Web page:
Democratic representatives Anna Eshoo and Jerry McNerney, both from California, actively called for conservative-leaning news networks to be taken off the air this past week.
On Monday, the two House members wrote letters to the CEOs of America’s largest communication providers, including AT&T, Alphabet Inc., Altice USA, Amazon, Apple, Comcast, Cox Communications, Dish Network, and Hulu.
The letters attempted to bully the CEO’s into purging Newsmax, Fox News, and One America News Network from their platforms on the claim that these outlets engage in "misinformation and conspiracy theories."
"Our country’s public discourse is plagued by misinformation, disinformation, conspiracy theories, and lies. These phenomena undergird the radicalization of seditious individuals who committed acts of insurrection on January 6 , and it contributes to a growing distrust of public health measures necessary to crush the pandemic," they wrote.
"Misinformation on TV has led to our current polluted information environment that radicalizes individuals to commit seditious acts and rejects public health best practices, among other issues in our public discourse," the letter continued.
As a follow up, the House Subcommittee on Communications and Technology held a hearing Wednesday afternoon. Its topic was "Fanning the Flames: Disinformation and Extremism in the Media."
Four witnesses testified for several hours at the hearing, including:
- Soledad O’Brien, a CNN veteran who now anchors Hearst Television’s “Matter of Fact”
- Emily Bell, a Columbia University journalism professor
- Kristin Danielle Urquiza, co-founder of the organization Marked by COVID
- Jonathan Turley, a George Washington University law professor
Throughout the afternoon Turley reduced the temperature in the room by reminding Democratic lawmakers that they cannot infringe upon the First Amendment freedom of the press. It’s not their job to separate fact from fiction.
Rep. Cathy McMorris Rodgers, a Washington state Republican, said she was troubled by both the purpose of Wednesday’s hearing as well as the letters sent by her Democratic colleagues Monday.
"Today’s hearing, along with the majority letters that target right-wing cable outlets, are really a dangerous escalation in the left’s crusade to silence anyone who does not agree with their ideology," Rep. McMorris said.
Rep. Eshoo defended the letters, and claimed that "we have a problem in this country" that is "a sticky wicket because of our Constitution."
Yeah—"a sticky wicket." What were those wacky Founding Fathers thinking when they guaranteed freedom of speech and the press?
Turley described the lawmakers’ letters as "not just chilling" but "positively glacier."
Soledad O’Brien believed that the answer was simple—don’t book liars.
"Do not book people to lie on your show because it elevates them and presents a lie as another side," she said, adding that "every perspective does not deserve a platform."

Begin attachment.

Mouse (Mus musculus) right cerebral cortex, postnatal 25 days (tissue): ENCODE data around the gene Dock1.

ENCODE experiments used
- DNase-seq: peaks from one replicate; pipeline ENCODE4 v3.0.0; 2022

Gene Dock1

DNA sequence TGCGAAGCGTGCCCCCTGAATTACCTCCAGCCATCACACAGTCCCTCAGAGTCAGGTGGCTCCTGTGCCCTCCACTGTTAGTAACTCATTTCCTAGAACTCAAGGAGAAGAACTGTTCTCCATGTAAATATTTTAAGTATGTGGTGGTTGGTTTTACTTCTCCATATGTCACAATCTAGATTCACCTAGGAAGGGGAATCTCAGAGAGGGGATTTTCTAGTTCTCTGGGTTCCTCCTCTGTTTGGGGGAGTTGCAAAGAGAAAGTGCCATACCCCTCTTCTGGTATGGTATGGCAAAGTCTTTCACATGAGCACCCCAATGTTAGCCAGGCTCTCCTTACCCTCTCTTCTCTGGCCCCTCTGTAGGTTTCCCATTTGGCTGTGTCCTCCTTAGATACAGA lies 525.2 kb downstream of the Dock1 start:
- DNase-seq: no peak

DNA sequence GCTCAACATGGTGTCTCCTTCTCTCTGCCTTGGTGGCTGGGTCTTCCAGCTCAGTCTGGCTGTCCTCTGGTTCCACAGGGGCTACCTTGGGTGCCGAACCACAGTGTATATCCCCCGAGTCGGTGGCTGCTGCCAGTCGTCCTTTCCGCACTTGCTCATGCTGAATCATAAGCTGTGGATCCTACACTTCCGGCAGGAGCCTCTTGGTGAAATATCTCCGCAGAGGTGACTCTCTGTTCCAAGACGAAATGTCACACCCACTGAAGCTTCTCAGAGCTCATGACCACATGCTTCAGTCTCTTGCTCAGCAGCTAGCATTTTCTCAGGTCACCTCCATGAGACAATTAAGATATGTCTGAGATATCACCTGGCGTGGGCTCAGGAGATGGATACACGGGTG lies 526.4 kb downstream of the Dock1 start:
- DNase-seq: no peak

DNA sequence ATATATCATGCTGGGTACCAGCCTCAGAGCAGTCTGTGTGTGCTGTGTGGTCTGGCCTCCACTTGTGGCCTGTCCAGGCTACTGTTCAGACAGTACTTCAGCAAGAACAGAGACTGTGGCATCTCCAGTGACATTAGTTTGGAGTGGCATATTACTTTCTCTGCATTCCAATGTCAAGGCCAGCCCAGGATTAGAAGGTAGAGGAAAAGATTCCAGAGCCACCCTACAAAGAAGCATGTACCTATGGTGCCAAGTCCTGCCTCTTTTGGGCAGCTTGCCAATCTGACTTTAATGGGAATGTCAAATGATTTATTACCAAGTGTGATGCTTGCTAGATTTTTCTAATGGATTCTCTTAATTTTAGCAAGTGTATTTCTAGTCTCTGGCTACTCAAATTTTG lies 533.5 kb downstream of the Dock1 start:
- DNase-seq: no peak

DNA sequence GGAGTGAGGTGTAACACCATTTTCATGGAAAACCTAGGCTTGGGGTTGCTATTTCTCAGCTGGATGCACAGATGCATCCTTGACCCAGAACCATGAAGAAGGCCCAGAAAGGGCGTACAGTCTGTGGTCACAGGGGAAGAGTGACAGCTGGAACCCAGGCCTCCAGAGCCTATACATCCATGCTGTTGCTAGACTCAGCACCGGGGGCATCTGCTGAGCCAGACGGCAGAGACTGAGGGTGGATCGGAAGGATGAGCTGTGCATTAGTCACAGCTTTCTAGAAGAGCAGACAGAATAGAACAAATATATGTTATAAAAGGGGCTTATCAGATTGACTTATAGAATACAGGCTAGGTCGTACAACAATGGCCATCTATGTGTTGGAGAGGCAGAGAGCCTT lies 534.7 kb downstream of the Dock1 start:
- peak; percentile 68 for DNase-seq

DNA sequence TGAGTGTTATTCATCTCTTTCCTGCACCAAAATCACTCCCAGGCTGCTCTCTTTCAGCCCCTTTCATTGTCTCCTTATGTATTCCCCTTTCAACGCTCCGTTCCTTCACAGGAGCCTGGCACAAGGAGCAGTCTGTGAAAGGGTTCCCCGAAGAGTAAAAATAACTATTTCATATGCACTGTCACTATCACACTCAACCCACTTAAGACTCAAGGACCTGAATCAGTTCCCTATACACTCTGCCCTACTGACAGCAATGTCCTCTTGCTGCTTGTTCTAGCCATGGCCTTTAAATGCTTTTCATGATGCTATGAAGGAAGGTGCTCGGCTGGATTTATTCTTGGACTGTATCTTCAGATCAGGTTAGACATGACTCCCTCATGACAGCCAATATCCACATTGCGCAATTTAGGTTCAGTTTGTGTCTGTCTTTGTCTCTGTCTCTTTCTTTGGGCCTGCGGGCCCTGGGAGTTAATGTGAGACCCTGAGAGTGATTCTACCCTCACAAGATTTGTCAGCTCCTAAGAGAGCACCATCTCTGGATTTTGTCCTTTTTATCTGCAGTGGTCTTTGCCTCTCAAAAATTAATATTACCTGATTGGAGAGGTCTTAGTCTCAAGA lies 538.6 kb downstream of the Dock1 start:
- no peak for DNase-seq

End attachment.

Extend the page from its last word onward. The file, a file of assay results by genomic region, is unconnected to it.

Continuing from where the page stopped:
Turley reminded everyone that it’s not up to either the government or the networks to be the arbiters of truth.
"I don’t think it is fair to say 'I am in favor of free speech and free press as long as you are not a liar, as long as what you are saying is not untrue,'" the legal academic noted.
Bell, the Columbia University journalism professor, argued that the press should be subject to regulation, and claimed that "an open market, without regulation, will always favor bad actors over good."
Turley countered that any regulation of the press wouldn’t produce a "less objectionable product" but rather an "official product, which is exactly what the free press is designed to avoid."
The First Amendment to the Constitution provides, in pertinent part, that "Congress shall make no law … abridging the freedom … of the press …"
Everyone in the country has the right to complain about the news and act on it—by switching the channel.
The government, however, does not have that right, nor should it. That’s because a free and independent press is the government’s No. 1 watchdog.
When the government has the power to call the shots and tell the press what news they may and may not report, we’re left with Pravda—an "official product, … what the free press is designed to avoid," according to Turley.
It’s chilling that two members of Congress would try to de-platform three national news networks into oblivion.
It’s scary that a Harvard-educated broadcast journalist with three decades of experience would support silencing speech because someone else doesn’t agree with it.
And it’s horrifying that a Columbia journalism professor would even consider allowing the federal government to regulate what can and cannot be reported on the evening news.
They should each consider these words: "Freedom of the Press, if it means anything at all, means the freedom to criticize and oppose."
Those words weren’t uttered by a politician, a Supreme Court justice, or even a journalist. They were written by George Orwell, a novelist.
Michael Dorstewitz is a retired lawyer and has been a frequent contributor to BizPac Review and Liberty Unyielding. He is also a former U.S. Merchant Marine officer and an enthusiastic Second Amendment supporter, who can often be found honing his skills at the range. Read Dorstewitz's Reports — More Here.
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